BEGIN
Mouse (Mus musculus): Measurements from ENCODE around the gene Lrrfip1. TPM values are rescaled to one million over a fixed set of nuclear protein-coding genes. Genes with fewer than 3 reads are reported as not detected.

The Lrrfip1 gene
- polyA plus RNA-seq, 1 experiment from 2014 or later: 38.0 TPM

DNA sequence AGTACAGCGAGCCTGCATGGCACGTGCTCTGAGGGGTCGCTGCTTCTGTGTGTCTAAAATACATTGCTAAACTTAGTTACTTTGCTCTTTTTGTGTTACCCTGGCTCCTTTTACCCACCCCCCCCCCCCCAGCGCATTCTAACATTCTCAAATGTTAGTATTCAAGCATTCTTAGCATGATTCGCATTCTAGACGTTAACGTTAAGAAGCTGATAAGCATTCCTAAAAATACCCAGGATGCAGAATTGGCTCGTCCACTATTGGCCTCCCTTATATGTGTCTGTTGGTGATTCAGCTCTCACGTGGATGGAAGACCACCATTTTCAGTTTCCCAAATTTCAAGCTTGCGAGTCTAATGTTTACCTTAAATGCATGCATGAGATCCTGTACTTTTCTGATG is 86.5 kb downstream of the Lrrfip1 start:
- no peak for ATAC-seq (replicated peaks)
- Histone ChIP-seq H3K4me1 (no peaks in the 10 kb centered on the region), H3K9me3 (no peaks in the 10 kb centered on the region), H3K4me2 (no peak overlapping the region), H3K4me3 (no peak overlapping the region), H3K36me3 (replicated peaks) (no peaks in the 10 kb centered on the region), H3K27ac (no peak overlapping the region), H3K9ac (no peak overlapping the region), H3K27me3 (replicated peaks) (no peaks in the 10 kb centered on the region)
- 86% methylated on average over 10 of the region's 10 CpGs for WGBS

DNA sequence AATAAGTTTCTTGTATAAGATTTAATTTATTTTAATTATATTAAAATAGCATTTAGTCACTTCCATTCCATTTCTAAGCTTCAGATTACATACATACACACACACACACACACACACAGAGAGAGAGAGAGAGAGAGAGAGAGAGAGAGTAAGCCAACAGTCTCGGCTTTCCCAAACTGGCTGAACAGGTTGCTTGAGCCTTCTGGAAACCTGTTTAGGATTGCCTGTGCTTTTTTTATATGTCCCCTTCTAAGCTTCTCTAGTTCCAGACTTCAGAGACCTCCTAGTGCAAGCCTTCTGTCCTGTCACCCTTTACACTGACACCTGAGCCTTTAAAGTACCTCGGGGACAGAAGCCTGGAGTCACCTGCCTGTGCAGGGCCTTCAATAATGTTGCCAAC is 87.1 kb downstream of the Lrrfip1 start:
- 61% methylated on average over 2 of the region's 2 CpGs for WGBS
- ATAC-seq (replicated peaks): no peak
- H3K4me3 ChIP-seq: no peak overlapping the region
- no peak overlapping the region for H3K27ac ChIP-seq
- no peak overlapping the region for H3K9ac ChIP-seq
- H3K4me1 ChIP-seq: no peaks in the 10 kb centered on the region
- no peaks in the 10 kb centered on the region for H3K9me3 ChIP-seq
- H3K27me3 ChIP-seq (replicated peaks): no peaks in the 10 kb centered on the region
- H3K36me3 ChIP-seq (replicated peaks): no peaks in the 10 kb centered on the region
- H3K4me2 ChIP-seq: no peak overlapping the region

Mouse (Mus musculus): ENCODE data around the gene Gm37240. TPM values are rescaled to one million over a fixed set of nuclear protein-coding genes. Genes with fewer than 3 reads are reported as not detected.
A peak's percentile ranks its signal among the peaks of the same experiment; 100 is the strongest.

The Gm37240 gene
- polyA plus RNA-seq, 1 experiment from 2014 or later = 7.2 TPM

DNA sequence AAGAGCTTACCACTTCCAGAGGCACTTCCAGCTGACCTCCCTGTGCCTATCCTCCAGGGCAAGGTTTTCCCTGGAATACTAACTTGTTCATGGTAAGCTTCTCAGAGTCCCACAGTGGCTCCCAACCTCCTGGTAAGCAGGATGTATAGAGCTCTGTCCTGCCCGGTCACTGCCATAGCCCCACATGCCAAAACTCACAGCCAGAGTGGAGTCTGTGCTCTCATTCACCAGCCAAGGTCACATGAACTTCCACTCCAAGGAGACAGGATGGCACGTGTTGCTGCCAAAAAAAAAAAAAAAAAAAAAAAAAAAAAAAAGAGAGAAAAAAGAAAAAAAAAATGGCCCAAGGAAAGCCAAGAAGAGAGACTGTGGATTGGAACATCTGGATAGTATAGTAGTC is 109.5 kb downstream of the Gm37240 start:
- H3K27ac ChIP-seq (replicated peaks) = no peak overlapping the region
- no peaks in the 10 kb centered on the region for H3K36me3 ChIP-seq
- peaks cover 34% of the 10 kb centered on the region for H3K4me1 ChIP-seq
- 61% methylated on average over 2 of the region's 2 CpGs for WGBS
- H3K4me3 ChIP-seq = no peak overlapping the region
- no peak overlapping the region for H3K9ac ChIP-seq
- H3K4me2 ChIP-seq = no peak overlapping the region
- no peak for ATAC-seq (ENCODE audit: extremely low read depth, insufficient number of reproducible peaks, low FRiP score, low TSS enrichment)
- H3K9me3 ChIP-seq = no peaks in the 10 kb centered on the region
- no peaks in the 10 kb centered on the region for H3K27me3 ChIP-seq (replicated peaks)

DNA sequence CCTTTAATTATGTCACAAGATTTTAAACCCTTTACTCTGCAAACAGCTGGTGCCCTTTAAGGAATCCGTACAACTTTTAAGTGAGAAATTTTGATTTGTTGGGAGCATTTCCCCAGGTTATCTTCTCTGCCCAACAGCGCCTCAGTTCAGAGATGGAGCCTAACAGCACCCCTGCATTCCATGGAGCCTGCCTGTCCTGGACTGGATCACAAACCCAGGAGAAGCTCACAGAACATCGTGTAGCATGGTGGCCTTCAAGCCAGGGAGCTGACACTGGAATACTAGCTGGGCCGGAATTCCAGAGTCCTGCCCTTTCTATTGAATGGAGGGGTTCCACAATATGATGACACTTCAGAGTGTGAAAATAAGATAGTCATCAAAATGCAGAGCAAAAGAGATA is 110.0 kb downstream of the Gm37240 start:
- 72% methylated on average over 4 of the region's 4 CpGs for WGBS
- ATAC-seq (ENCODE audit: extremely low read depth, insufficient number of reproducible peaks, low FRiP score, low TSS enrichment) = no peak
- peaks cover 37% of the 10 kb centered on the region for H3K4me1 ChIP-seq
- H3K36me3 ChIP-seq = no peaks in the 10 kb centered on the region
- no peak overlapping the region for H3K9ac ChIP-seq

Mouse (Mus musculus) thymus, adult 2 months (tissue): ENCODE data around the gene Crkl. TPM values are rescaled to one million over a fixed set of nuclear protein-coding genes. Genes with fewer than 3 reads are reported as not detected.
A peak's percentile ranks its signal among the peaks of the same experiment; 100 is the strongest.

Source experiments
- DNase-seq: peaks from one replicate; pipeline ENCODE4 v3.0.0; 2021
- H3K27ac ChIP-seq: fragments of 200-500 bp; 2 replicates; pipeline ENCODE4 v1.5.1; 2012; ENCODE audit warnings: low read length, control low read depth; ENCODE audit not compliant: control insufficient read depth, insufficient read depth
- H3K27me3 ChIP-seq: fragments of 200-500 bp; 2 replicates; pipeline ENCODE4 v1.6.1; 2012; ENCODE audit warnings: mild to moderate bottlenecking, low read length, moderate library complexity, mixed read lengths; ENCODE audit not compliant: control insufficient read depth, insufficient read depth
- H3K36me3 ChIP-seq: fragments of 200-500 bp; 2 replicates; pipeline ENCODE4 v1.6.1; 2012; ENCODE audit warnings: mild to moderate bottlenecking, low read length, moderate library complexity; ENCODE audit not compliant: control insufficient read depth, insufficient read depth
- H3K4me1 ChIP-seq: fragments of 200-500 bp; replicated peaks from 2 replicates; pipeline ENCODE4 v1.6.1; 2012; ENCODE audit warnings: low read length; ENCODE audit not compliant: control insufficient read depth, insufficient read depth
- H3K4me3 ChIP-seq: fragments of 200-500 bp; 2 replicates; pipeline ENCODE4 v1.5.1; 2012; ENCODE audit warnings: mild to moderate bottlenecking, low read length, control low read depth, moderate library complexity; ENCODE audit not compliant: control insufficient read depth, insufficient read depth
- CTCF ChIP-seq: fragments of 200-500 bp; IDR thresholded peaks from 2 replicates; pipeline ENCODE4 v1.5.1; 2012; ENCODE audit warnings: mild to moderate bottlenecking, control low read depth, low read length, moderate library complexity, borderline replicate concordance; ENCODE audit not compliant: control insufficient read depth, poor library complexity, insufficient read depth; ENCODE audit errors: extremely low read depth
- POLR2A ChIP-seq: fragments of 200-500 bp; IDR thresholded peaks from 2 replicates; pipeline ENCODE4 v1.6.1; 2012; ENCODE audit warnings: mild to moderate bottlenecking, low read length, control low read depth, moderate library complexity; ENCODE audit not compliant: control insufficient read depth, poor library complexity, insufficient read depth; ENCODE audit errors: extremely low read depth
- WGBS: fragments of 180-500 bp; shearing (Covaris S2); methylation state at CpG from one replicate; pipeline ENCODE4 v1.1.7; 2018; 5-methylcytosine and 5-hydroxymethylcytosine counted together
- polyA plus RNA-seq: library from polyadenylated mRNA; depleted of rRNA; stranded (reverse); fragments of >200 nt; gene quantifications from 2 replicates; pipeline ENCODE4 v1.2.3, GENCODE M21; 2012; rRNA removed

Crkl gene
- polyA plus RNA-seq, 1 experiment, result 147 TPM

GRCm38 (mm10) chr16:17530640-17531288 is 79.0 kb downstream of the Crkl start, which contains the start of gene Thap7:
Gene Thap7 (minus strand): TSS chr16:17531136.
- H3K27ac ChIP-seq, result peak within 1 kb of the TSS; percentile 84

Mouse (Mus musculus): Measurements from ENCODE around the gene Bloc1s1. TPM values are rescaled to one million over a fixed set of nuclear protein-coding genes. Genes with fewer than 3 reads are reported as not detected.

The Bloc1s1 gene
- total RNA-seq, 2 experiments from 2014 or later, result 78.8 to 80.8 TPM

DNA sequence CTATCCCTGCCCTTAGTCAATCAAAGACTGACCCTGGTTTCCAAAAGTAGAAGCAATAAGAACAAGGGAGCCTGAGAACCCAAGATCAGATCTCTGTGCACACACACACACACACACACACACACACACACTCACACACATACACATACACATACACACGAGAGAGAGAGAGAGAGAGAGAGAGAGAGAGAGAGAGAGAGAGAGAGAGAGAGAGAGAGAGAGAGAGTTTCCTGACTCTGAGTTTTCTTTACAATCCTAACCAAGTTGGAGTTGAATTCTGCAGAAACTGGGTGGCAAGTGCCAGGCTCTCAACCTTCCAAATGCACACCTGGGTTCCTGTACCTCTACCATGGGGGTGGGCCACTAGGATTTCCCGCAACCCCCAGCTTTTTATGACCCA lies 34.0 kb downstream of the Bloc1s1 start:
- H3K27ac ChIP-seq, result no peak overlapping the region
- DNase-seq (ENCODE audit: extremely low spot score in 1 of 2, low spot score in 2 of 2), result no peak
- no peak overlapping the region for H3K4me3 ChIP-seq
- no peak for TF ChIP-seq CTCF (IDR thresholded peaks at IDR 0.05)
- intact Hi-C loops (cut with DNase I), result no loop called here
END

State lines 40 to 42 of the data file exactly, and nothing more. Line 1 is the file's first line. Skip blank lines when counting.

Mouse (Mus musculus) thymus, adult 2 months (tissue): ENCODE data around the gene Crkl. TPM values are rescaled to one million over a fixed set of nuclear protein-coding genes. Genes with fewer than 3 reads are reported as not detected.
A peak's percentile ranks its signal among the peaks of the same experiment; 100 is the strongest.

Source experiments